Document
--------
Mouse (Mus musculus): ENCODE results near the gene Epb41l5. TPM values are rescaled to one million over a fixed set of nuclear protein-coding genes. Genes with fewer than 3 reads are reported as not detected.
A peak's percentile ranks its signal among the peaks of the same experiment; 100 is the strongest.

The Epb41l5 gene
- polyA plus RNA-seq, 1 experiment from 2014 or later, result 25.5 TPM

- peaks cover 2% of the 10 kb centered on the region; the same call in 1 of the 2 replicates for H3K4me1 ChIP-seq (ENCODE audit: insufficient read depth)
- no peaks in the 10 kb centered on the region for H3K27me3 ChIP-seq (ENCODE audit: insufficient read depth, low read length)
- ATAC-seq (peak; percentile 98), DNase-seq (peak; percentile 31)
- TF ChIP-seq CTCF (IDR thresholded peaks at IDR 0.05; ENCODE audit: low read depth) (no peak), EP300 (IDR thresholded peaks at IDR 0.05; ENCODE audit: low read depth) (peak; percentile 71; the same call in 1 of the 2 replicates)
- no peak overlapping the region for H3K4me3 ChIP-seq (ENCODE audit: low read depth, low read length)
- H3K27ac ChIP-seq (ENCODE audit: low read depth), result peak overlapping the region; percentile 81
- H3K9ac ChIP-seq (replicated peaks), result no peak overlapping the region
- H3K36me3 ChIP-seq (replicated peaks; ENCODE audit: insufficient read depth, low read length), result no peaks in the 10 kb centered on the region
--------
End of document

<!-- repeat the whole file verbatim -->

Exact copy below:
Mouse (Mus musculus): ENCODE results near the gene Epb41l5. TPM values are rescaled to one million over a fixed set of nuclear protein-coding genes. Genes with fewer than 3 reads are reported as not detected.
A peak's percentile ranks its signal among the peaks of the same experiment; 100 is the strongest.

The Epb41l5 gene
- polyA plus RNA-seq, 1 experiment from 2014 or later, result 25.5 TPM

- peaks cover 2% of the 10 kb centered on the region; the same call in 1 of the 2 replicates for H3K4me1 ChIP-seq (ENCODE audit: insufficient read depth)
- no peaks in the 10 kb centered on the region for H3K27me3 ChIP-seq (ENCODE audit: insufficient read depth, low read length)
- ATAC-seq (peak; percentile 98), DNase-seq (peak; percentile 31)
- TF ChIP-seq CTCF (IDR thresholded peaks at IDR 0.05; ENCODE audit: low read depth) (no peak), EP300 (IDR thresholded peaks at IDR 0.05; ENCODE audit: low read depth) (peak; percentile 71; the same call in 1 of the 2 replicates)
- no peak overlapping the region for H3K4me3 ChIP-seq (ENCODE audit: low read depth, low read length)
- H3K27ac ChIP-seq (ENCODE audit: low read depth), result peak overlapping the region; percentile 81
- H3K9ac ChIP-seq (replicated peaks), result no peak overlapping the region
- H3K36me3 ChIP-seq (replicated peaks; ENCODE audit: insufficient read depth, low read length), result no peaks in the 10 kb centered on the region